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The Libertine

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John Wilmot, the Earl of Rochester, portrayed with the usual playful dementia by Johnny Depp, speaks directly to the camera in the first scene of “The Libertine.” He says that in the story of his life that is about to be presented, “You will not like me.” How right he is.

A film with an unlikable protagonist — and John is a complete rotter, not just a philanderer but an abusive jerk and mean-spirited alcoholic — has an uphill battle to begin with, and “The Libertine” is saddled with an additional burden: It doesn’t have a point, either.

It tells John’s story, beginning in 1675 under the jolly reign of good King Charles II (John Malkovich), with a certain sly charm and vulgar whimsy, but with no central purpose. Episodes from John’s ribald life are recounted; he eventually catches an especially ugly case of syphilis and almost literally falls apart; he dies. At the end, when he asks us, “Do you like me now?,” his tune has changed, and now he seems to hope we do. Yet the film has given us no reason to. We certainly don’t feel sorry for a bastard like him, flesh-eating syphilis or not. (This makes two films in a row for Johnny Depp where he reminds us of Michael Jackson.)

John was a real person, a bawdy poet and playwright who was alternately a friend to, and thorn in the side of, King Charles II. Wikipedia tells me he is credited with being the author of the first piece of pornography ever produced on a printing press, which I guess is like being the first person to post dirty pictures on the Internet in that he probably had no idea how well the idea would take off. He ran with a merry crew of debauchers, many of them fellow writers, and was the life of any party, especially if that party had sex and alcohol (and honestly, what good party doesn’t?).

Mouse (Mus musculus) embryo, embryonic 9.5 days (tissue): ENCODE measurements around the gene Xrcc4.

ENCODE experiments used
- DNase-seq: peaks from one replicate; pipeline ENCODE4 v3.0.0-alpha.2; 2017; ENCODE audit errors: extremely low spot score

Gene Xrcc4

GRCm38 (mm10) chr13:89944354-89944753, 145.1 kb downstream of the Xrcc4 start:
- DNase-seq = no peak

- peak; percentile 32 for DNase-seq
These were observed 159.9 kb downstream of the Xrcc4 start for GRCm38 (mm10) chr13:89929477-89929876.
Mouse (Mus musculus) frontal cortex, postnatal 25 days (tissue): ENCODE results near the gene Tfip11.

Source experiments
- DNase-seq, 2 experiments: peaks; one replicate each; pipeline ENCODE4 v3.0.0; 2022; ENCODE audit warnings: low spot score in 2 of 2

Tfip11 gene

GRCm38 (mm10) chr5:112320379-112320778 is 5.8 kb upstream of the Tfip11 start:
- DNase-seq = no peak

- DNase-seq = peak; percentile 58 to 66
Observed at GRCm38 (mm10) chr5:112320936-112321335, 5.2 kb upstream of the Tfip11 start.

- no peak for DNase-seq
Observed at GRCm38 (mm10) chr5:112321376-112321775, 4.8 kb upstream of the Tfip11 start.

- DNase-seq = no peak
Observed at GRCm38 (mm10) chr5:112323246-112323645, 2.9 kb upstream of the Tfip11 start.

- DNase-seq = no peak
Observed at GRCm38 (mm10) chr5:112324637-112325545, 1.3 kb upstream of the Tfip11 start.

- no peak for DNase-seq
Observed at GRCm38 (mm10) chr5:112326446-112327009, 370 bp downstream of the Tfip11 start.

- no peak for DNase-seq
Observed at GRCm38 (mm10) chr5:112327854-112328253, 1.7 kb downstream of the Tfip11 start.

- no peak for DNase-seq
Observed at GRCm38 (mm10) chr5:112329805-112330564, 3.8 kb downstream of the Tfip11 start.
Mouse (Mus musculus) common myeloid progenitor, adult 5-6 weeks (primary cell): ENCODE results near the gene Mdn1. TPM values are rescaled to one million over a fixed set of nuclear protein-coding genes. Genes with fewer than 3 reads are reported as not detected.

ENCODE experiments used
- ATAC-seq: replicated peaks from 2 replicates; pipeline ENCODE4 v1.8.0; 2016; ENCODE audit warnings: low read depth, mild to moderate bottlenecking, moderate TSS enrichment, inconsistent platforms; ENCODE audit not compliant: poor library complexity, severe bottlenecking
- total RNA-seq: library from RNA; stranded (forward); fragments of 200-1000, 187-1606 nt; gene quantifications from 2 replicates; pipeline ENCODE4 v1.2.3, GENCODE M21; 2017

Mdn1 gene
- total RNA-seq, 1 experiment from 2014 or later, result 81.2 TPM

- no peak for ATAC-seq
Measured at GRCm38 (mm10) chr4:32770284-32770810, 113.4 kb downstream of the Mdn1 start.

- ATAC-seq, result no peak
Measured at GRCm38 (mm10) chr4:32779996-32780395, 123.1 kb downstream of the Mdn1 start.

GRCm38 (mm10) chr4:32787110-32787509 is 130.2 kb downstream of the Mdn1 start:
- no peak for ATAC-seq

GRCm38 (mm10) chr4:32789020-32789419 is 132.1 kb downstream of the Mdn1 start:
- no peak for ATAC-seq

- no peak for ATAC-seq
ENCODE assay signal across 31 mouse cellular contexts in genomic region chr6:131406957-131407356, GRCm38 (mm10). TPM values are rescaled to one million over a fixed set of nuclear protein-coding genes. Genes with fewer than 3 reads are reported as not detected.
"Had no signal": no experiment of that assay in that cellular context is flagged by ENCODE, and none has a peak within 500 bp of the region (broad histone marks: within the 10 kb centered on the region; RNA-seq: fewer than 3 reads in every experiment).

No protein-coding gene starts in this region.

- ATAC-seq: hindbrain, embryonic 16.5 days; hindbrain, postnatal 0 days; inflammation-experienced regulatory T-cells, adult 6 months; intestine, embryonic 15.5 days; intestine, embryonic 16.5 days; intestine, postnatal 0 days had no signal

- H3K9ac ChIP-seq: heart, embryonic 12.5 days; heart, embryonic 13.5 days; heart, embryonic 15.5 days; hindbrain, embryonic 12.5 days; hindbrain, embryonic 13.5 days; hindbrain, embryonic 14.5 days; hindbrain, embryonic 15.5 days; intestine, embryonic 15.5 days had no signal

All of this is conveyed quite vividly in the film, directed by first-timer Laurence Dunmore from Stephen Jeffreys’ play (which Jeffreys himself adapted). John has a wealthy wife, Elizabeth (Rosamund Pike), whom he leaves in the country most of the time so he can cat around London with his many mistresses, misters and whores. He takes an actress named Mrs. Barry (Samantha Morton) under his wing and coaches her to stardom, while also carrying on an intimate personal relationship with her. Who does he get syphilis from? Open the phone book and pick a name at random.

Depp specializes in odd-duck roles, of course, and you can see why he picked this one. The Earl of Rochester is an eccentric bon vivant who eventually becomes pustulant and prone to ineffective bladder control. He’s as devil-may-care as Capt. Jack Sparrow, and as licentious as Hunter S. Thompson. That Depp has not played John Wilmot before now is just an accident of fate.

What he can’t help is the film’s vulgar uselessness. John’s character arc is scant and rather precipitously realized (think death-bed conversion), and no one else’s persona is given more than a passing glance. Everyone seems to love John Wilmot, but darned if I can figure out why. Maybe they see something I don’t, or that the movie fails to show us.

C (1 hr., 54 min.; R, some harsh profanity, some nudity, a lot of rather strong sexuality and vulgar dialogue.)

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